Reviews: Sept. 1616 Sep, 2007 By: Home Media Reviews
The Jungle Book: Platinum Edition
Disney, Animated, $29.99 two-DVD set, ‘G'.
Voices of Phil Harris, Sebastian Cabot, Louis Prima, George Sanders, Sterling Holloway, J. Pat O'Malley, Bruce Reitherman.
With its “Platinum Edition” DVDs, Disney has become adept at presenting extensive behind-the-scenes documentaries that really drive home why the studio's animated masterpieces are so entertaining. The Jungle Book is another winner.
The DVD mixes just the right balance of retrospective commentary and archival footage to give viewers a nearly complete picture of how the 1967 film came to be. It's especially fascinating to see the current crop of animators offering not only historical context, but anecdotes from the day, like some oral tradition passed down through the ages among the members of an exclusive brotherhood.
Many of the current animators talk about how influential The Jungle Book was on them. The character designs inspired the look of the animals in The Lion King nearly 30 years later.
The Jungle Book marked an important transition for the Disney animation studio, as it was the last film personally overseen by Walt before he died. The Sword and the Stone faltered when Walt's attentions were turned elsewhere, and he wasn't willing to let The Jungle Book suffer the same fate. Walt's death kicked off a 20-year decline for the animation studio, until The Little Mermaid in 1989 (with all due respect to The Rescuers and The Fox and the Hound).
The genius of Walt's storytelling ability is on full display in the bonus features, which relate how Walt whittled down Rudyard Kipling's original stories into a simple, audience-friendly narrative.
The structure is deceptively simple. After years raised by wolves in the jungles of India, the man-cub Mowgli must return to human society. Along the way to the village, he encounters a series of animal characters, each with a different song to sing (including the classic “Bare Necessities”).
The final film barely resembles Kipling's tales, yet Disney's versions of Baloo, Louie and Shere Khan became iconic and were later revamped into their own TV show, the fondly remembered “Tailspin.”
This DVD doesn't discuss “Tailspin,” the 2003 animated sequel Jungle Book 2, or any of the studio's other projects based on Kipling's original works.
Other featurettes focus on the tremendous voice cast, the deleted character Rocky the Rhino, and the life of Reitherman, the voice of Mowgli, who embarked on a successful career as a nature photographer. — John Latchem
New Line, Drama, B.O. $3 million, $27.95 DVD, ‘PG-13' for brief sexual content.
Stars Carly Schroeder, Elisabeth Shue, Andrew Shue, Dermot Mulroney, Jesse Lee Soffer.
In Gracie, a teenage girl (Schroeder) must overcome adversity and sexism in 1978 to earn a spot on her high-school boys' soccer team.
The movie follows the sports-movie playbook to the letter, but formula movies aren't about originality, they're about presentation. And if we find ourselves smiling when Gracie takes the field in the final game, then the movie has done its job.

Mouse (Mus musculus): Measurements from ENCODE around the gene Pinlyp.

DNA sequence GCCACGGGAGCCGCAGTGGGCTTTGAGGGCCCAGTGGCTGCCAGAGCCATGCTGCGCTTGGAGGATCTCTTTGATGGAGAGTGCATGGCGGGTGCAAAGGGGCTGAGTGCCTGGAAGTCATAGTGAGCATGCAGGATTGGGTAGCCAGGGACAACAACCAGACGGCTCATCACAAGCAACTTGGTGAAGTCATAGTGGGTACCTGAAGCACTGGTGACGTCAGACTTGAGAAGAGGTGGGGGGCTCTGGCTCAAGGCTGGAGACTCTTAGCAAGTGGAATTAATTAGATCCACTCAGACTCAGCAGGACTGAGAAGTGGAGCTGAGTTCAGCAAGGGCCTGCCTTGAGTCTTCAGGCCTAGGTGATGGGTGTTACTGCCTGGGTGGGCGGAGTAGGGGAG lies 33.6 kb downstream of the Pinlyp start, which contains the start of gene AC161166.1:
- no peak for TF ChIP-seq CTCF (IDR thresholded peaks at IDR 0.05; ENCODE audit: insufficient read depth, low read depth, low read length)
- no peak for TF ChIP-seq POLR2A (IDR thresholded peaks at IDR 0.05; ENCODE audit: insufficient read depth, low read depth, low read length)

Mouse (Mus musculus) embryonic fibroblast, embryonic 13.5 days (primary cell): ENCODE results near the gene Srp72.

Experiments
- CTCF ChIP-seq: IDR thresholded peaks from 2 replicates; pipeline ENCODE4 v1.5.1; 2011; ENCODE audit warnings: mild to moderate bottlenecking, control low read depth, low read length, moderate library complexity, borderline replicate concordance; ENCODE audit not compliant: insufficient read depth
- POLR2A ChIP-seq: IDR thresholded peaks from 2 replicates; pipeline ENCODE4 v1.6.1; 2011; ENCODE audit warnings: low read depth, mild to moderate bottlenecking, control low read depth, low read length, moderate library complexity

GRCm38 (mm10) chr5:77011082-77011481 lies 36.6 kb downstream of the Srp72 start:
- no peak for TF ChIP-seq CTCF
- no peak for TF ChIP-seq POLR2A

The title character is inspired by Elisabeth Shue, who in real life gave up soccer and went into acting. She plays Gracie's mother here. The movie was made by her and her brother Andrew (who plays a teacher) as a tribute to their older brother William, a soccer star who died in an accident in 1988.
William serves as the basis for the character of Johnny (Soffer), who's protective of his siblings while he excels at everything he does. When he's tragically killed in a car wreck, his family goes into a brief tailspin. Gracie's decision to carry on his legacy through soccer is met with skepticism. The coach suggests she play field hockey instead.
Undeterred, Gracie challenges the system and herself. The movie only briefly dabbles with Title IX. Injecting a political note into this film would only have detracted from what the Shues were hoping to accomplish. This is probably a wise move, considering the previous film from director Davis Guggenheim (Elisabeth Shue's husband, incidentally), was An Inconvenient Truth, one of the most political films of recent times.
The DVD includes a decent featurette detailing the motivation behind the film and the training involved for the soccer sequences. These points are further touched upon in the two commentaries, most notably one from Elisabeth and Andrew that serves as a nice remembrance of their brother. Guggenheim provides the other commentary. — John Latchem
Genius/Weinstein, Action, B.O. $25 million, $29.95 two-DVD set, Unrated.
Stars Kurt Russell, Rosario Dawson, Rose McGowan, Sydney Tamiia Poitier, Jordan Ladd, Vanessa Ferlito, Tracie Thoms, Mary Elizabeth Winstead, Zoe Bell.
Quentin Tarantino's love of 1970s kitsch is on full display in Death Proof. The director seems content with emulating the ‘B' movies he adored in his formative years rather than making movies that are really about anything.
Here he has Kurt Russell as a crazed stuntman who terrorizes young actresses with his stunt car, specially modified for the driver to survive any crash. His luck runs out, however, when he runs afoul of a group of girls who fight back, leading to an extended and thrilling car chase that closes out the film.
With its typical Tarantino dialogue, Death Proof is an entertaining-enough diversion for an hour-and-a-half. The throwbacks to '70s style are especially amusing, from the amateurish jump cuts to a fake title card for “Quentin Tarantino's Thunderbolt” that is quickly replaced by the film's actual title. And there's more than a few scenes you'll want to rewind and watch again.